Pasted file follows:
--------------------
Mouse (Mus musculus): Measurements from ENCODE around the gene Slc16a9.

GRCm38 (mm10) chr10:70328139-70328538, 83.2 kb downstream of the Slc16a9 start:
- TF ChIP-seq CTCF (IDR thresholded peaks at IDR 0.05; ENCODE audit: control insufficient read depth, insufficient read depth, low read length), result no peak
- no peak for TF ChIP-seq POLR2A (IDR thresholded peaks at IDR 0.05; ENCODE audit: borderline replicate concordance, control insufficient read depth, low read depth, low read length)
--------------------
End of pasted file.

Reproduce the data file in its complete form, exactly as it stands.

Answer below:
Mouse (Mus musculus): Measurements from ENCODE around the gene Slc16a9.

GRCm38 (mm10) chr10:70328139-70328538, 83.2 kb downstream of the Slc16a9 start:
- TF ChIP-seq CTCF (IDR thresholded peaks at IDR 0.05; ENCODE audit: control insufficient read depth, insufficient read depth, low read length), result no peak
- no peak for TF ChIP-seq POLR2A (IDR thresholded peaks at IDR 0.05; ENCODE audit: borderline replicate concordance, control insufficient read depth, low read depth, low read length)